I get up early to wake up the children. Hereby I alternate with my wife Andrea during the week. After a serious breakfast with very good Japanese green tea, I start with about 45 minutes physical exercises to bring smoothness into the body, shifting towards shaker and rhythm playing, shifting to the piano with warm up exercises alternating with parts of piece and improvisation. From time to time I take a break on the piano to stretch or to move a bit in space.
At 12.00, the children are coming home so I prepare lunch, also here alternating with my wife. In the afternoon, I take care of communication, meetings, administration, etc. and usually try to sleep 30 minutes at about 3pm. When the children come home at about 4pm, we need to be flexible and depending on the daily business I can work again or do something with them. Dinner again the same like breakfast and lunch.
Twice a week I also train Aikido at the dojo where my wife is also a teacher. Of course these flows vary depending on touring or project focus, which are things that can change my work flow. Depending on the development with my compositions, I also change morning hours to compose. But there's always a serious breakfast and physical exercises with flow!
Can you talk about a breakthrough work, event or performance in your career? Why does it feel special to you? When, why and how did you start working on it, what were some of the motivations and ideas behind it?
The initial music ritual trilogy, called “Blue Trilogy”, by my acoustic group MOBILE was an experiment, statement and reality check of my aesthetics on a social and musical level.
Always in Autumn of a given year, we played a 36 hour music ritual three times with guest artists like visual artists and martial artists. The ritual was prepared for 3 years and it was essential for finding out if our band-, community- and modular music concept works and resonates. The results spoke for themselves and have done so since then.
There are many descriptions of the ideal state of mind for being creative. What is it like for you? What supports this ideal state of mind and what are distractions? Are there strategies to enter into this state more easily?
Mind, spirit and soul have to be in the now as a holistic expression of the moving body. We need to think with our body.
I always found it interesting to study and develop methods and principles to make that state of body-mind available. A good artist does not need to wait for inspiration but just needs to train, concentrate and work. This complex process is described more in detail in my new book “LISTENING – Music, Movement, Mind” which just came out. You find a more precise exploration of that topic there.
Music and sounds can heal, but they can also hurt. Do you personally have experiences with either or both of these? Where do you personally see the biggest need and potential for music as a tool for healing?
More neutrally said: music resonates and inspires, like in Star Wars the force is not good or bad itself but we can use it for both. I can only speak for myself here since everybody needs different energies to stay alive. I need the balance of meditative and groove energy to survive the weirdness of many things in the world. My own music making and the music of many inspiring artists help me to believe, to share, to love the world. Our cosmos is resonance.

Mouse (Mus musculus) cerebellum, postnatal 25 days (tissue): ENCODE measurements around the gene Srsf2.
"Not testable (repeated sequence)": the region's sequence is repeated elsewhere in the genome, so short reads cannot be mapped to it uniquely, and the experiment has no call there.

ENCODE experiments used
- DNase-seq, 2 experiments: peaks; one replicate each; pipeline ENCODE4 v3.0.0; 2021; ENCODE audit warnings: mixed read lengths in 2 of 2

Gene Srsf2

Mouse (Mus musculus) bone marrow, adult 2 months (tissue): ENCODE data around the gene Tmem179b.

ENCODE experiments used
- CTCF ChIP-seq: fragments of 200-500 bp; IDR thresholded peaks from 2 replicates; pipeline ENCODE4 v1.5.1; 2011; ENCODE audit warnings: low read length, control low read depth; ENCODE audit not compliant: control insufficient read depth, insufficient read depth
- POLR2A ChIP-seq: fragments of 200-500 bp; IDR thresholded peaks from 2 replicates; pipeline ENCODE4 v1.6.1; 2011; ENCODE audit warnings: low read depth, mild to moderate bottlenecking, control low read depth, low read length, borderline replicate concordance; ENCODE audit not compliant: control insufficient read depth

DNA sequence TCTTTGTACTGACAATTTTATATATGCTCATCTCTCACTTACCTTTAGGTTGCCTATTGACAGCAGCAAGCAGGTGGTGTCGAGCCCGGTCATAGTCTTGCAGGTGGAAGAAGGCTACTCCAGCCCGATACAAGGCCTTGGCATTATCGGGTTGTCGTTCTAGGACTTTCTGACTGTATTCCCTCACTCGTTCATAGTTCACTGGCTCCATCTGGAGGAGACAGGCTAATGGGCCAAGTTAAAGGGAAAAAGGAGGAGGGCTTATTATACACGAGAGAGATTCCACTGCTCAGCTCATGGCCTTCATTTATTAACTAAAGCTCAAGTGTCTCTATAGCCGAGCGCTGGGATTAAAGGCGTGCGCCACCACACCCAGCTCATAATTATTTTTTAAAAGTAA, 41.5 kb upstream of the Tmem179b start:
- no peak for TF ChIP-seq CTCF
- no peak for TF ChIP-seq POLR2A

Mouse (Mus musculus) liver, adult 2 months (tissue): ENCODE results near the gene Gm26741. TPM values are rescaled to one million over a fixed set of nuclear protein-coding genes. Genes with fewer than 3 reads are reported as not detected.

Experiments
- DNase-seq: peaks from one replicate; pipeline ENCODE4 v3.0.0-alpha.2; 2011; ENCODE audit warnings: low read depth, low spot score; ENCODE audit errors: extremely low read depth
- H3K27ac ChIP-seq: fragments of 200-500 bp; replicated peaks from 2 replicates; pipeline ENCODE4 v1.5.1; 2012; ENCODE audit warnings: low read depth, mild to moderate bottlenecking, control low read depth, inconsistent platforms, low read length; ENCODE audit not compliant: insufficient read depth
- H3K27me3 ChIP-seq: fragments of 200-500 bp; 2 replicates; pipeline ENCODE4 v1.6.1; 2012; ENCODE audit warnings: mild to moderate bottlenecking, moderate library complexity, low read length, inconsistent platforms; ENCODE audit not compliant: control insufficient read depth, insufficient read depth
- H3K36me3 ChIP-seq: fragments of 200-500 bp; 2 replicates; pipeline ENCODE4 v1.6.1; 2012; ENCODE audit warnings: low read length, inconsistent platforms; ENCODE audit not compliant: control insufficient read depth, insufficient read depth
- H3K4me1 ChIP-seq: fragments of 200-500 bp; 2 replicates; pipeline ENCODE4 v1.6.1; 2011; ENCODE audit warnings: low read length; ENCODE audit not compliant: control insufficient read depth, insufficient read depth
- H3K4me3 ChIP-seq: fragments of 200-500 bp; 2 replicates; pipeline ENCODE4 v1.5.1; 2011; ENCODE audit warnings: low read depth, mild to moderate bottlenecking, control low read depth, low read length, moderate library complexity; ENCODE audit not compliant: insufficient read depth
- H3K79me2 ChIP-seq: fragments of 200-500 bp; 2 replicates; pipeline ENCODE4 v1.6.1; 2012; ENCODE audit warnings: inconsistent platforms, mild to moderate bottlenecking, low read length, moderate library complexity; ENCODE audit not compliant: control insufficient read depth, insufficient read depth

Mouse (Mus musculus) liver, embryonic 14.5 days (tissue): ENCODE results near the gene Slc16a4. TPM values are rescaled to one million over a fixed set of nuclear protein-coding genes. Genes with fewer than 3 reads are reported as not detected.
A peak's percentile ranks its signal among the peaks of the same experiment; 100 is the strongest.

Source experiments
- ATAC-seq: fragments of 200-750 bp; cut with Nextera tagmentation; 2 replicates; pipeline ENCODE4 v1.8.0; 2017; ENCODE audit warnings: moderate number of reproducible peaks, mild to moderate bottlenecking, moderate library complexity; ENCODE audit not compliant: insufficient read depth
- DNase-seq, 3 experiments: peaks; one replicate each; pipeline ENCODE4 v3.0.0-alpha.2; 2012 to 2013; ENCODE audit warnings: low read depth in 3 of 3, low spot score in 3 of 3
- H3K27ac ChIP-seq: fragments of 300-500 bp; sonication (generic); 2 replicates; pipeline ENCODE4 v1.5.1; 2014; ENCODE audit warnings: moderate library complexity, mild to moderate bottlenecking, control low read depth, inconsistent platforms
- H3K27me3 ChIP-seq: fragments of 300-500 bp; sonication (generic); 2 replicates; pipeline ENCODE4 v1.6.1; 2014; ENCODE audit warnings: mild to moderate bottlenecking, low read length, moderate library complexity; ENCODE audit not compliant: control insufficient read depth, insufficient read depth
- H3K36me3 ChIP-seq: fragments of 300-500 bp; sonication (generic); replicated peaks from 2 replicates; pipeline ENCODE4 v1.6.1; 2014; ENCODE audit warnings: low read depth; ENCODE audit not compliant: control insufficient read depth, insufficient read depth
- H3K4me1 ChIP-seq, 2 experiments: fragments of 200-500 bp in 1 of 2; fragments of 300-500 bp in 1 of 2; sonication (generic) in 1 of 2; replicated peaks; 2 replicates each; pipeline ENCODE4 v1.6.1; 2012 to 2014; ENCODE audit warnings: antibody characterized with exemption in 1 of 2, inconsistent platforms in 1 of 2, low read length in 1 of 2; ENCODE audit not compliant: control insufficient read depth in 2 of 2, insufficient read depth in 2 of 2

There is a fine line between cultural exchange and appropriation. What are your thoughts on the limits of copying, using cultural signs and symbols and the cultural/social/gender specificity of art?
It’s a question of taste, differentiation and purism. A serious artist is not satisfied with copying, that would be boring. Music luckily depends on resonance not on genders. Listening is blind in a mind opening sense.
German composer Heiner Goebbels once said, that groove has collective ownership. It is not “discovered” by someone, it is a universal and collective energy. If we work on creating our own music and art we can help to avoid misunderstandings and traps by studying what part of a phenomenon is universal, cultural and individual.
Usually communicative art has a good balance of these three perspectives. A sensitive artist also usually has a rich internal life and can not be restricted with simple classifications.
Independent of our background we often are too quickly victims of our own view if we judge. We should invest more in attentive listening.
Our sense of hearing shares intriguing connections to other senses. From your experience, what are some of the most inspiring overlaps between different senses - and what do they tell us about the way our senses work?
I read a beautiful Samurai poem about that topic. The part that stayed in my mind was: “I have no ears, the five senses are my ears.”
Art can be a purpose in its own right, but it can also directly feed back into everyday life, take on a social and political role and lead to more engagement. Can you describe your approach to art and being an artist?
Art is always political. Art depends on interactive communication and is an expression of and in a community. You can not be “not political”. The actual question is how explicitly you formulate your political statement.
I am more focused on making and creating. I want to create, offer and share music, musical spaces and musical projects which realize an artistic way of living, an realization of utopian planet music. This is for me more important than telling other people what to do or to criticize others. I want to offer alternatives for the community.
What can music express about life and death which words alone may not?
Music expresses music, a special form of all the various resonances in our cosmos. Life is resonance.